Follow-up data collection was performed by professional researchers through telephone and regular outpatient visits. The follow-up period was calculated from the date of surgery to the date of recurrence, metastasis or the latest follow-up date. Eventually, 24 patients were lost and the remaining 116 patients were finally enrolled.

Ethics

This study was approved by the Ethics Committees of Nanjing Drum Tower Hospital. As a retrospective study, informed consent is not required from participants.

Results

Between January 2016 and December 2017, 140 patients with GISTs who received surgery were enrolled in this study, including 43 patients (30.71%) in the small intestine group and 97 (69.29%) in the gastric group.

Demographic data

As shown in Table 1, there were no significant difference in gender, age, hypertension, diabetes, past abdominal surgical history, tobacco usage and alcohol usage. Patients with other underlying diseases including 8 patients with lacunar cerebral infarction, 4 patients with coronary disease, 4 patients with chronic bronchitis, 2 patients with atherosclerosis, 1 patient with parkinsonism and 1 patient with renal inadequacy. Meanwhile, patients in small intestinal group exhibited a higher incidence rate of other underlying diseases than those in gastric group (p = 0.043). GI bleeding was more common in small intestinal GIST patients than in the gastric GIST patients (p = 0.001).

Table 1 Comparison of small intestinal GIST and gastric GIST patients in patient demographics, preoperative lab test, clinopathological results and Surgical management data.

Preoperative lab test results

The routine preoperative blood test showed lower lymphocyte counts (p < 0.001), Hb (p = 0.028) and ALB (p = 0.040) in the small intestine group. The PLR in the small intestine group was higher than in the gastric group (p = 0.018). The coagulation function results showed longer TT in the gastric group (p = 0.041). No significant differences were found in other data (Table 1).

Clinicopathological results

Regarding the clinicopathology, our analysis showed that the small intestine group had a higher risk classification according to the NIH consensus classification system (p < 0.001). Furthermore, the small intestine group showed a stronger positive Dog1 level than the gastric group (p = 0.008). No significant differences were found in other data (Table 1).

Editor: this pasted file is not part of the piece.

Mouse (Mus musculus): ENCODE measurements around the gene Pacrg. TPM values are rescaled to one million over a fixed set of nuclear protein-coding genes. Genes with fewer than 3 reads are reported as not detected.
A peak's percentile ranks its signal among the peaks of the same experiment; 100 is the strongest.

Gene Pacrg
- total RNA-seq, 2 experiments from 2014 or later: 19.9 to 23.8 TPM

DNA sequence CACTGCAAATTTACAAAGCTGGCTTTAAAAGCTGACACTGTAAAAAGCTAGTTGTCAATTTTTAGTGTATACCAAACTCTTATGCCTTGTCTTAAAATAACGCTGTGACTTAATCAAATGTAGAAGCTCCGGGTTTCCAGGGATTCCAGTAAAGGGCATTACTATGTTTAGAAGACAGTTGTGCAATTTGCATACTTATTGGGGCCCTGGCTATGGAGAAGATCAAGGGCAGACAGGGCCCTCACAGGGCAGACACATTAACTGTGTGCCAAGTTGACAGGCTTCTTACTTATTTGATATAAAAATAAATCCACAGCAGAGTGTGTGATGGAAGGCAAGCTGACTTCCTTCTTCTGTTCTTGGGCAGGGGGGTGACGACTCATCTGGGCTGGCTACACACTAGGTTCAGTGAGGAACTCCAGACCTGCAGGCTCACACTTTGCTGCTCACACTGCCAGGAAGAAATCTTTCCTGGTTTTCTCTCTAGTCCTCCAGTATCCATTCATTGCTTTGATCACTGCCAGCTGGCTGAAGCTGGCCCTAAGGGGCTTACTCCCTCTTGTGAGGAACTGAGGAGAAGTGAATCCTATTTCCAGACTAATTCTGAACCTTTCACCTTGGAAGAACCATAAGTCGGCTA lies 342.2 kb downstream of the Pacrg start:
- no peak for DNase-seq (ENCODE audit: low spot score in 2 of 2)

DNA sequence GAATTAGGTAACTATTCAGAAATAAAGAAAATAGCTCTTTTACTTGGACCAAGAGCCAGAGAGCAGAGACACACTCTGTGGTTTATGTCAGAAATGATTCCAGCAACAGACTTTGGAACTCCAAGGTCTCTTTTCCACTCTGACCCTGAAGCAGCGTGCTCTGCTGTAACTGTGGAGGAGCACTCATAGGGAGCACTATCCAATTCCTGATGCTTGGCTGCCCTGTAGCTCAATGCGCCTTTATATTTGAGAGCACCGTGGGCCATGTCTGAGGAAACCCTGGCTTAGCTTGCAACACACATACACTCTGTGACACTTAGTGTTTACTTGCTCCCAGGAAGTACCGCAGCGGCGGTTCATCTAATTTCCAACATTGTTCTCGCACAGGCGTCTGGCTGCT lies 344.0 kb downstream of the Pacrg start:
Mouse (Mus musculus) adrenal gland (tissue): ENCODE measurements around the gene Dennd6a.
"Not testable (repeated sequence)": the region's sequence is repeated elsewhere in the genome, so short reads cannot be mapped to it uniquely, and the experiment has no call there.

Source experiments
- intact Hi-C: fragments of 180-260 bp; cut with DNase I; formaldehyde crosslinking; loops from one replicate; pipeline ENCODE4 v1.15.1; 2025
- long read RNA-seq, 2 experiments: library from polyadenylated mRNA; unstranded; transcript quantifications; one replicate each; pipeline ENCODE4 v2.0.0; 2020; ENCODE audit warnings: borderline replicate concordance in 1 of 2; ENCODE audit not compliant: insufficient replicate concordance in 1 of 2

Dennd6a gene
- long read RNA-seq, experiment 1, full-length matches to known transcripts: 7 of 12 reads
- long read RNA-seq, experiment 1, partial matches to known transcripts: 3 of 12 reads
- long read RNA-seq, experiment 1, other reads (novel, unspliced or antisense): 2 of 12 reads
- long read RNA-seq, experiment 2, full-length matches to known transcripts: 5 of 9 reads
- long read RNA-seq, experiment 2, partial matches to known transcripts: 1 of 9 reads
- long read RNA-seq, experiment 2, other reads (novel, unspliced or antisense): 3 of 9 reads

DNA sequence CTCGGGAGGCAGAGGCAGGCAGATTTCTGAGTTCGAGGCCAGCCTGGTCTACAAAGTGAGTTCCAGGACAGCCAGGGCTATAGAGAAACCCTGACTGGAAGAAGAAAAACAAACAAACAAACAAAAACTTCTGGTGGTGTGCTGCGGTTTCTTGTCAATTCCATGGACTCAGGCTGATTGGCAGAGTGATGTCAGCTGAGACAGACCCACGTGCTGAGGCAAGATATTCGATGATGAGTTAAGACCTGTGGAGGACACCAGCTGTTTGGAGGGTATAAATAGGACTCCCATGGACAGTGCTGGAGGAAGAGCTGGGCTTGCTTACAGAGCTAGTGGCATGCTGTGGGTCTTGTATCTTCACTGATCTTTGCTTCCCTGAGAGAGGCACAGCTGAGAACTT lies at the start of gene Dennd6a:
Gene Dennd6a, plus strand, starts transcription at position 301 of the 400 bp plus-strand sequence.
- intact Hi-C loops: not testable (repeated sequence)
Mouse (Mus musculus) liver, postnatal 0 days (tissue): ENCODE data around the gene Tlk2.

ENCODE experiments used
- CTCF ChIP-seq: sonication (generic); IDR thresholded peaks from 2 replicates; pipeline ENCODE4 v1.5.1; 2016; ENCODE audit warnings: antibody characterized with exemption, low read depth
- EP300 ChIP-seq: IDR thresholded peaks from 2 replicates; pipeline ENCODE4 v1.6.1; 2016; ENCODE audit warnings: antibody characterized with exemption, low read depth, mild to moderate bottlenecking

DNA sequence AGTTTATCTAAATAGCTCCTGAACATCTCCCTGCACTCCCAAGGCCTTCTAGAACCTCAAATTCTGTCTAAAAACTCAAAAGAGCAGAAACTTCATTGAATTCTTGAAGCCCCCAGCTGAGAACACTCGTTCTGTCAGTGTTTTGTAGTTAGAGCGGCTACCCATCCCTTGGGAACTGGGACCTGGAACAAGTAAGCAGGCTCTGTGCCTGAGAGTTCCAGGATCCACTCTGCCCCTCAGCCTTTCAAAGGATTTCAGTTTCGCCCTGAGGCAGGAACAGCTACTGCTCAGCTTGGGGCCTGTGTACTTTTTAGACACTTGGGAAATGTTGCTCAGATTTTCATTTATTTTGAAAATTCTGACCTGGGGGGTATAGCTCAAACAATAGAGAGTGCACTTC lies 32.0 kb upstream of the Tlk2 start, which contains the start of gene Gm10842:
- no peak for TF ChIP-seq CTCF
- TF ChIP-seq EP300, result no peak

Surgical management data

According to the surgical management data, the surgeon preferred laparoscopic methods when operating on the small intestinal GIST patients (p < 0.001). The small intestine group had a longer postoperative hospitalization time than the gastric group (p = 0.002). No significant differences were found in other data (Table 1).

Logistic regression analysis

To remove the interference from intrinsic relationship and interaction between variables, binary logistic regression analysis was subsequently performed to control potential confounding variables thus identifying significant elements between two groups. Elements that were significant in previous univariate analyses, including other underlying diseases, GI bleeding, lymphocyte counts, Hb, ALB, PLR, TT, NIH category, Dog1, surgical procedure and postoperative hospitalization time, were included in the logistic regression model. The results demonstrated that GI bleeding (p = 0.022, OR = 0.168, 95% CI: 0.036–0.777), TT (p = 0.030, OR = 1.315, 95% CI: 1.027–1.648), NIH category (p = 0.031) and postoperative hospitalization (p = 0.001, OR = 0.831, 95% CI: 0.749–0.922) were significantly different between the small intestine and gastric groups (Table 2).

Table 2 Multivariate analysis for patients with gastric GIST and patients with small intestinal GIST.